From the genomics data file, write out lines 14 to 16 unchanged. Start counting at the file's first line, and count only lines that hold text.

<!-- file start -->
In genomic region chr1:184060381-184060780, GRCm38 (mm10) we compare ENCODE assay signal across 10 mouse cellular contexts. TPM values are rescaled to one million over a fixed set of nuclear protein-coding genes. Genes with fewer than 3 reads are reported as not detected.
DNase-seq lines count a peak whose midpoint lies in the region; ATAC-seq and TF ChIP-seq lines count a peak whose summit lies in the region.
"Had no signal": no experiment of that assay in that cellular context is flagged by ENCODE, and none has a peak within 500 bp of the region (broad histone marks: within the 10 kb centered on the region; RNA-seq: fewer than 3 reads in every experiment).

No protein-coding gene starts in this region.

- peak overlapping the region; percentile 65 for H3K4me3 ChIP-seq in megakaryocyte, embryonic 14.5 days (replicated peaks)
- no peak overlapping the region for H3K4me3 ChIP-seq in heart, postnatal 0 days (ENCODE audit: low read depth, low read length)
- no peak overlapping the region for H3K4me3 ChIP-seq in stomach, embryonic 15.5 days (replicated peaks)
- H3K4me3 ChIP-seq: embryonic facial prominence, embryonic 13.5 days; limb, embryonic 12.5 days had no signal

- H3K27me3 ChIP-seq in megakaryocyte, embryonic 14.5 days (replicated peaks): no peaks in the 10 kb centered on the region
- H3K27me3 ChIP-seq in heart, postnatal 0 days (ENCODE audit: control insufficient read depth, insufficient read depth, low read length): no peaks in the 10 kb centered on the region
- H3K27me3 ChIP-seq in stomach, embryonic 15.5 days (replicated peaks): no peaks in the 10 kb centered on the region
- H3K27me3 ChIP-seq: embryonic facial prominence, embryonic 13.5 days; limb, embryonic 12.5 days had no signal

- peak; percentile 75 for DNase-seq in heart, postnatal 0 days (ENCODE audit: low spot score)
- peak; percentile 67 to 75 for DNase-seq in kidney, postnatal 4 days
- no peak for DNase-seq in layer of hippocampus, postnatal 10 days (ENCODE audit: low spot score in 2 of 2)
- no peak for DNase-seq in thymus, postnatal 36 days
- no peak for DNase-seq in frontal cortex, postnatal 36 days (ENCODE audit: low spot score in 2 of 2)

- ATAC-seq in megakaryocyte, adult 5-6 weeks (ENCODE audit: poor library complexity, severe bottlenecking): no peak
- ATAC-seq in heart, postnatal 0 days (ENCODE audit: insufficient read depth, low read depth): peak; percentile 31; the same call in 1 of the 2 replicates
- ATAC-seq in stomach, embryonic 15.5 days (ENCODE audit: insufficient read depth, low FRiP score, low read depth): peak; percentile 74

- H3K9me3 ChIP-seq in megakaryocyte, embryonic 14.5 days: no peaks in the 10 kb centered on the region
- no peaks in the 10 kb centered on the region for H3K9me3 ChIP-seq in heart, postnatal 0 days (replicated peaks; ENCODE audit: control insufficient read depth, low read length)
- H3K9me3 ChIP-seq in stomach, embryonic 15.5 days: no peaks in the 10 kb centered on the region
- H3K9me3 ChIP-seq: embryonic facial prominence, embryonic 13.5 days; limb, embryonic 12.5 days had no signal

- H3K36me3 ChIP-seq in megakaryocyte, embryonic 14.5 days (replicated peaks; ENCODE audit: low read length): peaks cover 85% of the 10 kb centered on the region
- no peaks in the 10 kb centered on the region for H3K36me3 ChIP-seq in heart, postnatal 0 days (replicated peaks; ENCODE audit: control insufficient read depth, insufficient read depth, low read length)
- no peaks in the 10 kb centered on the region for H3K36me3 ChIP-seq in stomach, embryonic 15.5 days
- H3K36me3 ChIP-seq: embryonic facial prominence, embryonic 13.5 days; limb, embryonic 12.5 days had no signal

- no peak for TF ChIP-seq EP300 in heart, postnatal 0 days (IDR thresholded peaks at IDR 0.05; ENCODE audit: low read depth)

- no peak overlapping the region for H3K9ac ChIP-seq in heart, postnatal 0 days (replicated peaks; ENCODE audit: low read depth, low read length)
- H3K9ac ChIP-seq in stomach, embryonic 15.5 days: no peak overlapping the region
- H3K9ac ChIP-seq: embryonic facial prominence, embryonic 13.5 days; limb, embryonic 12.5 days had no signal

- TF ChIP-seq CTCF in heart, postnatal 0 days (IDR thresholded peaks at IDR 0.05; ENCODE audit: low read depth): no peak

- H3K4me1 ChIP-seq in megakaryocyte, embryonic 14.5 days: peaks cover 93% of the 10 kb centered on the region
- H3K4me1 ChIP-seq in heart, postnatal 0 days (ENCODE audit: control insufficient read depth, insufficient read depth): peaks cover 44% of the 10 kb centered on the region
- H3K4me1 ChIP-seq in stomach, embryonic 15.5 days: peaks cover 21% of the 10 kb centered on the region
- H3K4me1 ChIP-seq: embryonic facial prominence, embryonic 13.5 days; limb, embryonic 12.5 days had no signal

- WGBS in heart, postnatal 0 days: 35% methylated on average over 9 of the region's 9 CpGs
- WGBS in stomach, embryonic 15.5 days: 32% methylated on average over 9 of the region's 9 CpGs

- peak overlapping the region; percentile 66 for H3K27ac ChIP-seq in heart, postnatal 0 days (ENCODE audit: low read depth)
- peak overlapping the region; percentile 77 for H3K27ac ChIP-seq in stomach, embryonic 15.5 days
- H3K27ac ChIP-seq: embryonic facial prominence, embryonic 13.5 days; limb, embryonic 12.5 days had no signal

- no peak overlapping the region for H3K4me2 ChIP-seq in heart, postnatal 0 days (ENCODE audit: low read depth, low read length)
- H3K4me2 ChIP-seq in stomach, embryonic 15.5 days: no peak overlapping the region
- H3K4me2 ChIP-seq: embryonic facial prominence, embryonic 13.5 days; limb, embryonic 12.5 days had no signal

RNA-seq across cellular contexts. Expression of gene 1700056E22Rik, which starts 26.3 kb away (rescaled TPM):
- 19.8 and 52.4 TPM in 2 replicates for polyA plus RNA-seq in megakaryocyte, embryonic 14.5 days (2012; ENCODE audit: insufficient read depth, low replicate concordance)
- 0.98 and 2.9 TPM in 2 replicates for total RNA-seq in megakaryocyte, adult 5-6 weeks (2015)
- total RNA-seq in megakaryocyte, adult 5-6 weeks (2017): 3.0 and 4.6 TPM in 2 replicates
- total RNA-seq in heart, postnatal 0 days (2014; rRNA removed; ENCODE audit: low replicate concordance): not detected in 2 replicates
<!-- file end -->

- peak; percentile 67 to 75 for DNase-seq in kidney, postnatal 4 days
- no peak for DNase-seq in layer of hippocampus, postnatal 10 days (ENCODE audit: low spot score in 2 of 2)
- no peak for DNase-seq in thymus, postnatal 36 days